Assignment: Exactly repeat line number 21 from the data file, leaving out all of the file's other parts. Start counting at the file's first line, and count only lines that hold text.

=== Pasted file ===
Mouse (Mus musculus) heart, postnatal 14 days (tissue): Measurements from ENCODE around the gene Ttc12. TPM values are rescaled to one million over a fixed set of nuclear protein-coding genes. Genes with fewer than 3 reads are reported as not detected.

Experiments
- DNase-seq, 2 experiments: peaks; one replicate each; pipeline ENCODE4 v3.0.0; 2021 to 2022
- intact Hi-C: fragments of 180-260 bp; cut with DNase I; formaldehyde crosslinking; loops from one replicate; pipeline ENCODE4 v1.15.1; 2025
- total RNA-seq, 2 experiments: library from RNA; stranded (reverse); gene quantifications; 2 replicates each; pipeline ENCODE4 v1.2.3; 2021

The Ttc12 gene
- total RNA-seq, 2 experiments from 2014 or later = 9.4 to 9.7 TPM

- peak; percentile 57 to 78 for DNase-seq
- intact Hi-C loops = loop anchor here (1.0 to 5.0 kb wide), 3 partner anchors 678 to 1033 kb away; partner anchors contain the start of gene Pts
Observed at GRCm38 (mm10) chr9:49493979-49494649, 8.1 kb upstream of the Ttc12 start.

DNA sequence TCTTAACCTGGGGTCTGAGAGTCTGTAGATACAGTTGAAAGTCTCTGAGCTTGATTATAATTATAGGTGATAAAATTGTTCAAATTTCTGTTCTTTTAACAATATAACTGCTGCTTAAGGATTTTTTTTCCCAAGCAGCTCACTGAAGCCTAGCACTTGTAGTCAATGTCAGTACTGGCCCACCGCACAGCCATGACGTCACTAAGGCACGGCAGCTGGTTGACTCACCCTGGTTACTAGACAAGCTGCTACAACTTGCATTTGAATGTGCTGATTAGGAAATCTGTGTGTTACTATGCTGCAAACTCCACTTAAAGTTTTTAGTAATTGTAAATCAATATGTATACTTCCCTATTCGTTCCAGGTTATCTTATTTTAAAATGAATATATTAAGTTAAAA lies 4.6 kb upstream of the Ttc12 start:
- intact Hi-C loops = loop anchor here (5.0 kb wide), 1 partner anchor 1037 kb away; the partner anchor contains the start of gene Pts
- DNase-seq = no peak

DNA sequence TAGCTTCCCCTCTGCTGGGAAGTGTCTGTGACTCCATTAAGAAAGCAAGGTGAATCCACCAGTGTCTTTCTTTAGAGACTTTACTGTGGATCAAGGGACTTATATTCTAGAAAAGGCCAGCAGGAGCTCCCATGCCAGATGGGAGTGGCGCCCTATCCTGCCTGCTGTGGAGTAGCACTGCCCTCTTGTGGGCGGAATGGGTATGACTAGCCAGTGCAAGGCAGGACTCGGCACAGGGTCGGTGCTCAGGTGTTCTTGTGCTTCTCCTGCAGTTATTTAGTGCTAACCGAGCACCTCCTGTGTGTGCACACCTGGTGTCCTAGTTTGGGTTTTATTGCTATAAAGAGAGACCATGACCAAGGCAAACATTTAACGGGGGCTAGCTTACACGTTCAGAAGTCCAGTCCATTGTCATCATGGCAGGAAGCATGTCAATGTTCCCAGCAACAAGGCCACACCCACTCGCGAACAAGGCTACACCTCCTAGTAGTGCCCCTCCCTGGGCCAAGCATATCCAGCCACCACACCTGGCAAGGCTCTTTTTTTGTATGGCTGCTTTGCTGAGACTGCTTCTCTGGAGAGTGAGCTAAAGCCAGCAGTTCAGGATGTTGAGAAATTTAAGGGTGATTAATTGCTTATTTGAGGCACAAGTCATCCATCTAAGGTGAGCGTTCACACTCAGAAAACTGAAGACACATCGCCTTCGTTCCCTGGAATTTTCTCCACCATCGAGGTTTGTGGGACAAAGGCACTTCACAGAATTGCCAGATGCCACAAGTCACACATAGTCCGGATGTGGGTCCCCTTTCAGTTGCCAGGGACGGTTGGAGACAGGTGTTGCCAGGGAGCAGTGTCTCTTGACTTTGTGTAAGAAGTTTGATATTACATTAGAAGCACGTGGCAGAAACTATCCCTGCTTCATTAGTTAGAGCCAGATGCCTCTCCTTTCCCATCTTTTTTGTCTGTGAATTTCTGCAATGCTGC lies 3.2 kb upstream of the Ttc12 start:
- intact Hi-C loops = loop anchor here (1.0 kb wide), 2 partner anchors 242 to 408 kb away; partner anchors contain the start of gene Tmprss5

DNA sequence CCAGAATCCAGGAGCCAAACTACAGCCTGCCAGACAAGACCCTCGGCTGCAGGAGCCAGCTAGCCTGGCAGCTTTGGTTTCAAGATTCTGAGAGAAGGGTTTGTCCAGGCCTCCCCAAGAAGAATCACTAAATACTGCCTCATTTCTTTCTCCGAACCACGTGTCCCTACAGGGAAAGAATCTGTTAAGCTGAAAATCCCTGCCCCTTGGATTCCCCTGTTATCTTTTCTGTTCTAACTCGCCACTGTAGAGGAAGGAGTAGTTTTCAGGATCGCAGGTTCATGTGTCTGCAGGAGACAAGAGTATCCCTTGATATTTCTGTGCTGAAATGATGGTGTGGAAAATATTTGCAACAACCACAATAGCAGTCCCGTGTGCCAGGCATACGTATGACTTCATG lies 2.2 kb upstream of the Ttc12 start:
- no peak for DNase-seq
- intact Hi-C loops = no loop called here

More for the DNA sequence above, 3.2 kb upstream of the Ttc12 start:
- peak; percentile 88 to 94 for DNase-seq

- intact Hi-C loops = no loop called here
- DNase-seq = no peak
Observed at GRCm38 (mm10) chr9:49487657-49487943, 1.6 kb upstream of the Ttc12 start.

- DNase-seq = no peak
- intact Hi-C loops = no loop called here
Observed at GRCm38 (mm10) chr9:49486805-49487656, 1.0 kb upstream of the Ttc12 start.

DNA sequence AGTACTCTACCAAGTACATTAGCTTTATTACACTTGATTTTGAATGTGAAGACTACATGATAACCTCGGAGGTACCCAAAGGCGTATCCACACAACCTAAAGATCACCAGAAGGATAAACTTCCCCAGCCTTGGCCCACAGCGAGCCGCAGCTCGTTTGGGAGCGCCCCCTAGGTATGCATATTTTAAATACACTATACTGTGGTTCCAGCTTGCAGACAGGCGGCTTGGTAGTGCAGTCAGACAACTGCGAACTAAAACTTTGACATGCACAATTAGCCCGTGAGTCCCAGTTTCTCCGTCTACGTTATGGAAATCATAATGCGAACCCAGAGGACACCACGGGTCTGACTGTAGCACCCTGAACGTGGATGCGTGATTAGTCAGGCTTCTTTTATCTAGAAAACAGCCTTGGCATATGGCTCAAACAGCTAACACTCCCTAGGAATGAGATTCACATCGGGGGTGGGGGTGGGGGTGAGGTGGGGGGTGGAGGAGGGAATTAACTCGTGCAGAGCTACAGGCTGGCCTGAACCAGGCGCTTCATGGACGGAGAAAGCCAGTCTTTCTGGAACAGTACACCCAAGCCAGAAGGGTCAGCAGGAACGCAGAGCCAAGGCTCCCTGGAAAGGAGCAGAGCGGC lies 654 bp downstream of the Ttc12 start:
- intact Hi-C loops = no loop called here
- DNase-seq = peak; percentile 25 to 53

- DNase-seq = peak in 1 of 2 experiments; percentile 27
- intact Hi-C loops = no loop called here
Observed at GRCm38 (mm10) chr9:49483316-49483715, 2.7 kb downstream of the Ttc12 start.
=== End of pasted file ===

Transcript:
- intact Hi-C loops = no loop called here